Let’s review the current macroeconomic backdrop to better understand:

Following the Great Financial Crisis of 2008 and the ensuing recession, U.S. monetary policy followed a prolonged period of “quantitative easing” – enacting a 0% risk-free rate for much of the last decade.  With borrowing rates so low, many commercial real estate deals made sense – a buyer could profit from acquiring a property with a substantial amount of leverage, making a few upgrades to the property, sell it for an increased value a few years later, pay off the loan, and pocket the upside.  

Beginning in March 2022, the Federal Reserve began to increase its benchmark interest rate in an effort to curb inflation, thereby ending the period of “easy money” that characterized the post-GFC period.  Inevitably, the rapid increase interest rates caused strain for those borrowers who capitalized their projects with floating rate debt – as floating rate interest expense will fluctuate with commensurate changes in the benchmark interest rate.  

At the same time, debt originations (loans made to borrowers) have fallen among all primary debt sources, including banks, commercial mortgage lenders, and life insurance companies.  As a result of waning credit availability and increased borrowing costs, we have seen sales transactions decline meaningfully across the commercial real estate sector.  

So, we have borrowers facing an unforeseen rise in interest rates, and fewer buyers willing to purchase properties/sites due to tightened credit conditions.  The fundamental merits of the property may not have changed, but this unfortunate combination will lead many borrowers/owners of properties to list their properties for sale at a significant discount to comparable properties.  The lower-than-anticipated acquisition basis for the ultimate buyers could similarly generate an opportunistic return profile to a new Sponsor/investor.   


The How of an Opportunistic Investment

The financial headwinds challenging the commercial real estate sector today will actually create opportunities to acquire high-quality assets with sound fundamentals and growth prospects.  The important thing to remember is that an opportunistic CRE investment requires the right level of expertise. In order to succeed with an opportunistic real estate investment, the sponsor must be realistic in their assumptions and proficient in the type of development, renovation or repositioning necessary.

Key Questions to Ask Before Making Opportunistic Investments

Does the Sponsor have a proven track record of success?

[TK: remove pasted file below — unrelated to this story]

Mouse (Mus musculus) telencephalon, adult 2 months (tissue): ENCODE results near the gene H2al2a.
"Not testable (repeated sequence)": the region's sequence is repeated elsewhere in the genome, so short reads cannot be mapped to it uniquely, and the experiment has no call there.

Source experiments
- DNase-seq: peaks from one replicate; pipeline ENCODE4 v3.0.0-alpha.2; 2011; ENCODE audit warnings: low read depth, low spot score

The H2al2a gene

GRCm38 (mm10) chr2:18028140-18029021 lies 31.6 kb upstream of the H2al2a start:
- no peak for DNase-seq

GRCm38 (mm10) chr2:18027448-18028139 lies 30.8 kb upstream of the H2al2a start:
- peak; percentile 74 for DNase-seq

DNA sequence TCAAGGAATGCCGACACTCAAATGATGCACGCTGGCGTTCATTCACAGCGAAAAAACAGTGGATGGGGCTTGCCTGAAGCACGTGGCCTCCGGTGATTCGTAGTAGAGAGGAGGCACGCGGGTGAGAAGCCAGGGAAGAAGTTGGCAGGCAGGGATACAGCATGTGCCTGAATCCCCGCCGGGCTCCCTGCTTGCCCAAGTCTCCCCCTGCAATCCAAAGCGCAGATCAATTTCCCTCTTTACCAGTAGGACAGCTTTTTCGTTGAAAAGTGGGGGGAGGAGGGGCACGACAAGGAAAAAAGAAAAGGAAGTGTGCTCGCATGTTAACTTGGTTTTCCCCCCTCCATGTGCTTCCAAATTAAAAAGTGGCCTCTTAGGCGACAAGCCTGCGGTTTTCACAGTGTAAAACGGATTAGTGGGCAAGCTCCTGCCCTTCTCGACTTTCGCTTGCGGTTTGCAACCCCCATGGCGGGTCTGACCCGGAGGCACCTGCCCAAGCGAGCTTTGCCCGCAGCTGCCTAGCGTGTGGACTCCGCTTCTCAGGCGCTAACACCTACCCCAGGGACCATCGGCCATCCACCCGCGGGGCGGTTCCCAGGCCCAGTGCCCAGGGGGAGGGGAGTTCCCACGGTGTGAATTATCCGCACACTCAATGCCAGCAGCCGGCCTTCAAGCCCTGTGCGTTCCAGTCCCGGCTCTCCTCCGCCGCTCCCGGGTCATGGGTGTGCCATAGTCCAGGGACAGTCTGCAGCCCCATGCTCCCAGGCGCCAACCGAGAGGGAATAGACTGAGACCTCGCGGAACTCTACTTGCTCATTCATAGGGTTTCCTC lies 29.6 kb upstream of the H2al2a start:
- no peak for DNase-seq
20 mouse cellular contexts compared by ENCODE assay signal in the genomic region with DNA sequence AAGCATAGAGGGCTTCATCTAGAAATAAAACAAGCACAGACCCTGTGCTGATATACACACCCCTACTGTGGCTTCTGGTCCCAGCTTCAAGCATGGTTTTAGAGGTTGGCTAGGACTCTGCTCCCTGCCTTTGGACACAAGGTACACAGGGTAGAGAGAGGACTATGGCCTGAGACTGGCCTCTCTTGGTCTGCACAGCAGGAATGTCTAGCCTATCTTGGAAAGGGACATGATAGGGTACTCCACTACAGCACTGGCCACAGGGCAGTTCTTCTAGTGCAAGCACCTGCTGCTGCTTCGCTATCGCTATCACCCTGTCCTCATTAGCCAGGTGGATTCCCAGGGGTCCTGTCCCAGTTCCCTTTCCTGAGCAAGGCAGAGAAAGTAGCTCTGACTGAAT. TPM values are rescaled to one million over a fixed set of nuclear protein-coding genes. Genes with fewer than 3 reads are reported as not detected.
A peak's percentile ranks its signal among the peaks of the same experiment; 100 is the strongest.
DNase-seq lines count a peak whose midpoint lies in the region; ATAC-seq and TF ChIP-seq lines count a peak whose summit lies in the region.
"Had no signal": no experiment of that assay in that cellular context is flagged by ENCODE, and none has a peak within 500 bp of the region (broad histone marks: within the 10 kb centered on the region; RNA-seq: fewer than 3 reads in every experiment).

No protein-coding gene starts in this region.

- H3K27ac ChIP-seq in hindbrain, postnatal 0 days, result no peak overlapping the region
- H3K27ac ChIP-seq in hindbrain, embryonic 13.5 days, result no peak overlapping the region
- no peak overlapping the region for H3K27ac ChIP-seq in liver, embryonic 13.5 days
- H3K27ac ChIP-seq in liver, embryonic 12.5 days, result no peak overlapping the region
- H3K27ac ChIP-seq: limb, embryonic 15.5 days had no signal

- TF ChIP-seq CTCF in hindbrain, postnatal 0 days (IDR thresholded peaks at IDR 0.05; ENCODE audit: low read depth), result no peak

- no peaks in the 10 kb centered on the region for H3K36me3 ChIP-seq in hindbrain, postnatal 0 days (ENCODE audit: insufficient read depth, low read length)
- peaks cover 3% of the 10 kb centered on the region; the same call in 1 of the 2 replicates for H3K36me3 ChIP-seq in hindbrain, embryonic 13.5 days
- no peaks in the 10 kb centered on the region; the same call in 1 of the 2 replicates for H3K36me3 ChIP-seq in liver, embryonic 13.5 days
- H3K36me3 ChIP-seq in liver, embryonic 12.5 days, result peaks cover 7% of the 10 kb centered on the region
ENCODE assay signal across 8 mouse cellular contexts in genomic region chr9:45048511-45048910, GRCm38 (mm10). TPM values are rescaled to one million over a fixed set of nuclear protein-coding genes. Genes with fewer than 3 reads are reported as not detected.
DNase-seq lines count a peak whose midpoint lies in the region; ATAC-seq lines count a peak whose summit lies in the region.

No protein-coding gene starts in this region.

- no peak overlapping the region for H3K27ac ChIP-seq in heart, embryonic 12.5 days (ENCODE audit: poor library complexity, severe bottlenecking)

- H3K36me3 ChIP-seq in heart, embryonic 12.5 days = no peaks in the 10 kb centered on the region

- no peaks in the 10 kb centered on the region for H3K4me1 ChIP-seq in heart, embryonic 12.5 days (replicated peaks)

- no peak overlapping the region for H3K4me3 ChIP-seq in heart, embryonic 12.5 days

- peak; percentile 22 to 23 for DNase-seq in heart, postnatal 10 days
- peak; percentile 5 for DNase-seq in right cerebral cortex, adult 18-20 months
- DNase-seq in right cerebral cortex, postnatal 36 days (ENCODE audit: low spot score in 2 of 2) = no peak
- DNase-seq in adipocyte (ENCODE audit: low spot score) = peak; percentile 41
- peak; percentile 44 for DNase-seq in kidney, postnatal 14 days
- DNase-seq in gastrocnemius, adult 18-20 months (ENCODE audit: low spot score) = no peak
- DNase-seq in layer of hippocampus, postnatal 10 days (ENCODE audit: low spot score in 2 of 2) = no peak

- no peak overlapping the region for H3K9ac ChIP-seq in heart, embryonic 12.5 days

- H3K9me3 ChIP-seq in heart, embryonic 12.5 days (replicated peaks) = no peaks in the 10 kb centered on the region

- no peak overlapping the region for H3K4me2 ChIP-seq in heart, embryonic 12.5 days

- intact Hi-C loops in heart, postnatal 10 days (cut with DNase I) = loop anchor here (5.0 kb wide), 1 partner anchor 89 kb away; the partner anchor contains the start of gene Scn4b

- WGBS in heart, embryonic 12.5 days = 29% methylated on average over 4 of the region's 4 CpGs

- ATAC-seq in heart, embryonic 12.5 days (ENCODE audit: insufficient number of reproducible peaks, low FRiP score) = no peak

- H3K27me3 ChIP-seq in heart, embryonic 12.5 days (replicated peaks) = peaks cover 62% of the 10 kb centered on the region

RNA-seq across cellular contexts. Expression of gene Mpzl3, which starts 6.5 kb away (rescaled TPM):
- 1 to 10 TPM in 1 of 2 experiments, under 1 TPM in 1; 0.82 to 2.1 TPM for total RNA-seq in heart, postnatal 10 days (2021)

Management intensive – sponsor needs to be able to execute the business plan.

Does the investment timeline align with your individual goals/needs? 

Investments may take years to make distributions.  Often times, the majority of the investment return is realized upon sale of the property. 

Does the business plan rely on debt? Is that debt appropriately sized?

Remember, the interest rates on floating rate debt may increase or decrease throughout the hold period.  Make sure the sponsor is holding sufficient reserves to fund the anticipated interest expense over the life of the loan. 

Under what instances might I be required to invest additional capital?

Given the higher risk-return profile of opportunistic investments, there can be additional capital calls required throughout the hold period.  Make sure you understand how likely that is and if/how that may affect your investment. 

What is the Internal Rate of Return (“IRR”) and equity multiple? 

The IRR measures the return on each dollar invested, for each period of time its invested.

If you invested $50,000 and made $20,000 in year 3 and another $80,000 in year 5, your investment IRR is a 16.462%. 

The equity multiple is a calculation of the dollar-for-dollar return on your investment, irrespective of the hold period.  

If you invested $50,000 and made $20,000 in year 3 and another $80,000 in year 5, the investment equity multiple is a 2.0 ($100,000 total distribution(s) /$50,000 total contribution). 

You want to make sure you understand not just how much gross profit the investment is expected to yield (equity multiple), but how long it will take to achieve that profit (IRR). 

Bottom Line

Opportunistic investments have the potential for a high upside, but are not without risk. You really want to understand the assumptions that are being made for this potential to be realized, know that you or a sponsor of a syndication have the appropriate expertise and networks to navigate the opportunity and realize the profits if unexpected challenges arise, and be comfortable with the risk-reward profile.